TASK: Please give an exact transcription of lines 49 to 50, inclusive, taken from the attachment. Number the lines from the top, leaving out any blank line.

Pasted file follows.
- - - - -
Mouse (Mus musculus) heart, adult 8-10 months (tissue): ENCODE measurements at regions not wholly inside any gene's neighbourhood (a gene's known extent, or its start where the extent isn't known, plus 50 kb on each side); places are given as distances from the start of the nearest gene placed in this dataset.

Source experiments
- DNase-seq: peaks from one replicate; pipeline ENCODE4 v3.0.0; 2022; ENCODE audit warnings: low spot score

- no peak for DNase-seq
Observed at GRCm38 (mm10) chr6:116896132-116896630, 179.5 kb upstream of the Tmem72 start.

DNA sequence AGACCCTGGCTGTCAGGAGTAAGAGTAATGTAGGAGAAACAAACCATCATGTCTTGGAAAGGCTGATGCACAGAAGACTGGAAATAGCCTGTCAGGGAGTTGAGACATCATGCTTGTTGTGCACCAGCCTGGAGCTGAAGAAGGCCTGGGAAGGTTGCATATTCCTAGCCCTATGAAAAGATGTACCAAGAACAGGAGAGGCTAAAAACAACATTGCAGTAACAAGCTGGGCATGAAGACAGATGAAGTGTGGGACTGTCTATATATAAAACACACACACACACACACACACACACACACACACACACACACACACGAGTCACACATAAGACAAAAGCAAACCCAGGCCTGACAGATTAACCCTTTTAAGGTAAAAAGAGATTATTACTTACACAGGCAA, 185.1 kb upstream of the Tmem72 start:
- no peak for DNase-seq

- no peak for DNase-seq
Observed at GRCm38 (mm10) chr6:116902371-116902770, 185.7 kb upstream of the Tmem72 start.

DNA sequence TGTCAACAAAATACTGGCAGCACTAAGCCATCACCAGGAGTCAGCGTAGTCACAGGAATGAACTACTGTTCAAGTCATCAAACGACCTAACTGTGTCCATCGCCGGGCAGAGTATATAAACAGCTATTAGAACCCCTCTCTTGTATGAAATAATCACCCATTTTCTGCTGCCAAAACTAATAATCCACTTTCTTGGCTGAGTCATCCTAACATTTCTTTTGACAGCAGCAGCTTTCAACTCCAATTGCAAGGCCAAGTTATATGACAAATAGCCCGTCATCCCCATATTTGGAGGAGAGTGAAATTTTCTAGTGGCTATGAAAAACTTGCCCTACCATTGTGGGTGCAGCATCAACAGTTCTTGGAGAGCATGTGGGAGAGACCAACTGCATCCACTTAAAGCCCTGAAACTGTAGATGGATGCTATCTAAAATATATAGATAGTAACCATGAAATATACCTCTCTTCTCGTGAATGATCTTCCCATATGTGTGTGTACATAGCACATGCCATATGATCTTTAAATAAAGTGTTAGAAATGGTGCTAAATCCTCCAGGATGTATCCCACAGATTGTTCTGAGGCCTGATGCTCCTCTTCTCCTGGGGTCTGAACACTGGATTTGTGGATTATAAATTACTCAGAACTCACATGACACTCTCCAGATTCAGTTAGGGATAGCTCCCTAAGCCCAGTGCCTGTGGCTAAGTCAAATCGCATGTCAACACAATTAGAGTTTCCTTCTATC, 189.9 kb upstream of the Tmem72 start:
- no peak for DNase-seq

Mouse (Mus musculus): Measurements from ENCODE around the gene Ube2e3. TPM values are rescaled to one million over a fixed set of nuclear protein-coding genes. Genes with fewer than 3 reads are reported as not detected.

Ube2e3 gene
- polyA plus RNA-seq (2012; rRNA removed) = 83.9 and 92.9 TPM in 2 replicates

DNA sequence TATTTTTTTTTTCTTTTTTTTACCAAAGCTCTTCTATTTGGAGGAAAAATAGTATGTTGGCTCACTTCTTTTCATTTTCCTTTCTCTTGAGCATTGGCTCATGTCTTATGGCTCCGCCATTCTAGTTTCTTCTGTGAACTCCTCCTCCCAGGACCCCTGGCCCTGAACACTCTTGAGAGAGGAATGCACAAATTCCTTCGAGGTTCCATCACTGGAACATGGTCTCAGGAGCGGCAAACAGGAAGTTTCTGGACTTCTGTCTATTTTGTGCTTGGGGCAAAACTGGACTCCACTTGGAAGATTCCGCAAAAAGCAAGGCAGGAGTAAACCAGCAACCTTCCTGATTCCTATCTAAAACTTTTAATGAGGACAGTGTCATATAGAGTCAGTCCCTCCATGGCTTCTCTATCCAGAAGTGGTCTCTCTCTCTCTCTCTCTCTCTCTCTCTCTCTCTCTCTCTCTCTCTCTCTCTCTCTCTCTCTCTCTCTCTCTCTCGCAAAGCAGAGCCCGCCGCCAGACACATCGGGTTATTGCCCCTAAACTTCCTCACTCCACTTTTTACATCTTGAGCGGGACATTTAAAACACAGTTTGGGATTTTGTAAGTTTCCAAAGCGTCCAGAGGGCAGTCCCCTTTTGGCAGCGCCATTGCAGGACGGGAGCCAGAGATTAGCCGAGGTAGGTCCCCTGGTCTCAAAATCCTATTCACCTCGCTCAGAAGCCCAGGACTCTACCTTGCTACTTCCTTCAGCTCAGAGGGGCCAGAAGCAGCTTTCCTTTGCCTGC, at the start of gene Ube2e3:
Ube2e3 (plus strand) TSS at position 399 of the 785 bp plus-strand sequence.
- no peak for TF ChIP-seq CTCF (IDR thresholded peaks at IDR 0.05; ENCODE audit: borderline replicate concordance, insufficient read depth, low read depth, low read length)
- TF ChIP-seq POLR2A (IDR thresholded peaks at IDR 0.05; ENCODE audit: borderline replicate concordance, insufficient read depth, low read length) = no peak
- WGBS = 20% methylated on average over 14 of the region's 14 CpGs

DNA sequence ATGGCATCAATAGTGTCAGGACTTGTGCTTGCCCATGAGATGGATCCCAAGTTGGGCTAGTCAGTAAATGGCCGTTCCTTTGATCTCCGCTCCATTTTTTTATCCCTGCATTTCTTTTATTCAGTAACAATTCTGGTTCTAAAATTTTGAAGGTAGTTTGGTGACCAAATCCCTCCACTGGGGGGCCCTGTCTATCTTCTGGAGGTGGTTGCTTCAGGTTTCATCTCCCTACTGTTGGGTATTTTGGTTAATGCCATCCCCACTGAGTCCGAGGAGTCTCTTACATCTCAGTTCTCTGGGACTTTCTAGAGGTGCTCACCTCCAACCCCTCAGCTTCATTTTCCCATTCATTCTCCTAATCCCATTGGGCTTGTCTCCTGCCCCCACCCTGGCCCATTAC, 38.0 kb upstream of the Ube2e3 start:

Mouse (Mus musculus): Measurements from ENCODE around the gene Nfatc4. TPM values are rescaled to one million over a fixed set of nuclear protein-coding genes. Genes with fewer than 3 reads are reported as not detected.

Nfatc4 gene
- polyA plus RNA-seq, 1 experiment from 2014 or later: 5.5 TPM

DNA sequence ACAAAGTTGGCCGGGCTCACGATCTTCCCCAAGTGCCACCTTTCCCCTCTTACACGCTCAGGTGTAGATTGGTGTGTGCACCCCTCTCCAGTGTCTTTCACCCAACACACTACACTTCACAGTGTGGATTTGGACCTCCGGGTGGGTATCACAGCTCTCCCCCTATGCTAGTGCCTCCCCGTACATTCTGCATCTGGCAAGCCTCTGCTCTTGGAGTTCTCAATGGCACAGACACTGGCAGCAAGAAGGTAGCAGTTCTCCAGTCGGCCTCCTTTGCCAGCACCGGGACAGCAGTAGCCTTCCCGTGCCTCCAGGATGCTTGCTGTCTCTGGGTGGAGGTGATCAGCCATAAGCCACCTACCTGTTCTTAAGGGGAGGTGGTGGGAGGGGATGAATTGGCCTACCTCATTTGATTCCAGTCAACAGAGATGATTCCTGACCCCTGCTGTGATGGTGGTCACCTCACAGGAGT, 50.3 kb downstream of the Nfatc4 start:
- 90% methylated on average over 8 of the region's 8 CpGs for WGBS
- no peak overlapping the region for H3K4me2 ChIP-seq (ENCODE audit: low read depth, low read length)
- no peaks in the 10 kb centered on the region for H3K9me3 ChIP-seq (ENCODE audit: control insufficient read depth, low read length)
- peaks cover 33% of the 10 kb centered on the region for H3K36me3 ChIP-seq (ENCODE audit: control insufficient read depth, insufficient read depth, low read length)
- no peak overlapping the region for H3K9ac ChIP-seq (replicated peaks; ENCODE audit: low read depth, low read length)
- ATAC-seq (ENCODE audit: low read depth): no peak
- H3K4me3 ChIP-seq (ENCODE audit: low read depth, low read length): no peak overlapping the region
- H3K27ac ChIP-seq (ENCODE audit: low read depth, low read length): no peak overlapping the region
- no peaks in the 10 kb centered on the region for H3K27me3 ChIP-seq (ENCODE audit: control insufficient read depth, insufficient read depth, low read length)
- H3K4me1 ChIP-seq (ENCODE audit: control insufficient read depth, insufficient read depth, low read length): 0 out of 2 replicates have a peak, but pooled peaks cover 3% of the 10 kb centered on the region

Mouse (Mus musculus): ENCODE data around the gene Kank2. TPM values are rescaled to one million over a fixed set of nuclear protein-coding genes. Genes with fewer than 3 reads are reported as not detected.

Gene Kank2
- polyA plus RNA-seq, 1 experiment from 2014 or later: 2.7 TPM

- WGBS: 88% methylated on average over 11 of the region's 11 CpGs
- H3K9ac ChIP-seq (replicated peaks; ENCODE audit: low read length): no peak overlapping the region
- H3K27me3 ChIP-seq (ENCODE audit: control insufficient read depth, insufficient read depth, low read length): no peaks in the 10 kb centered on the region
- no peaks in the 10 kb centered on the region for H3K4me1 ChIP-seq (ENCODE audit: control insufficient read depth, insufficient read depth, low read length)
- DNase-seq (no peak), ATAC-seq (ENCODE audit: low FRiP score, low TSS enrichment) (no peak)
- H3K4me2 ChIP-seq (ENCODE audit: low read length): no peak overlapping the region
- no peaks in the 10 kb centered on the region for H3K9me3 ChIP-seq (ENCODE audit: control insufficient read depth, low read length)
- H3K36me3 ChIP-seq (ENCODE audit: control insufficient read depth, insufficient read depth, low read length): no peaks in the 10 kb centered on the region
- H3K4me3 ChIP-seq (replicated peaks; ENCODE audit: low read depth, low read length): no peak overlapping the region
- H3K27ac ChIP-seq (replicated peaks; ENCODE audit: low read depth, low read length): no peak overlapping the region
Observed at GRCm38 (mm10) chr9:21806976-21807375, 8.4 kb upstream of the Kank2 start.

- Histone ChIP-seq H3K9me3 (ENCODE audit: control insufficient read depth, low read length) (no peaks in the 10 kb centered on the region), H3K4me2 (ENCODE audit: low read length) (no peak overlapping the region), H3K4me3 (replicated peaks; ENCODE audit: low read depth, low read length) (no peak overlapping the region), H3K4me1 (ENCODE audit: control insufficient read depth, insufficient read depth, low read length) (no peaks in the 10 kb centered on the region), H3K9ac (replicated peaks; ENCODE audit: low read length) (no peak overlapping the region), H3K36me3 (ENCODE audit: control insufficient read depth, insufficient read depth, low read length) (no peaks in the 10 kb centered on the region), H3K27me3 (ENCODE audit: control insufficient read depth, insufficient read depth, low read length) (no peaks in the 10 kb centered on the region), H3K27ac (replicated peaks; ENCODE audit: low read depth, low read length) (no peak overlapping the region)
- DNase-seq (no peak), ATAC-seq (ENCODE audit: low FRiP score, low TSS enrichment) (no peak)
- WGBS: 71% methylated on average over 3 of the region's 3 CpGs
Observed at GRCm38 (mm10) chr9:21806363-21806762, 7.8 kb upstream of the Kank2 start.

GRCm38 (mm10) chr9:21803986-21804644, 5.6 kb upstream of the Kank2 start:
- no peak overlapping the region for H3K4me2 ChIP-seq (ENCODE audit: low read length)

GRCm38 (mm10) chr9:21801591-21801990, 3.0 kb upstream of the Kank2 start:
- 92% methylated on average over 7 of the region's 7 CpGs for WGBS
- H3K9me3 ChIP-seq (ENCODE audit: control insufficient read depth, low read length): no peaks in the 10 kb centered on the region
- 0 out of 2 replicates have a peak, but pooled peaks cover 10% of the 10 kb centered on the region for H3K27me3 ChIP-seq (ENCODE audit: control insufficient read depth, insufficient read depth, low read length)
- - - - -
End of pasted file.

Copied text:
- Histone ChIP-seq H3K9me3 (ENCODE audit: control insufficient read depth, low read length) (no peaks in the 10 kb centered on the region), H3K4me2 (ENCODE audit: low read length) (no peak overlapping the region), H3K4me3 (replicated peaks; ENCODE audit: low read depth, low read length) (no peak overlapping the region), H3K4me1 (ENCODE audit: control insufficient read depth, insufficient read depth, low read length) (no peaks in the 10 kb centered on the region), H3K9ac (replicated peaks; ENCODE audit: low read length) (no peak overlapping the region), H3K36me3 (ENCODE audit: control insufficient read depth, insufficient read depth, low read length) (no peaks in the 10 kb centered on the region), H3K27me3 (ENCODE audit: control insufficient read depth, insufficient read depth, low read length) (no peaks in the 10 kb centered on the region), H3K27ac (replicated peaks; ENCODE audit: low read depth, low read length) (no peak overlapping the region)
- DNase-seq (no peak), ATAC-seq (ENCODE audit: low FRiP score, low TSS enrichment) (no peak)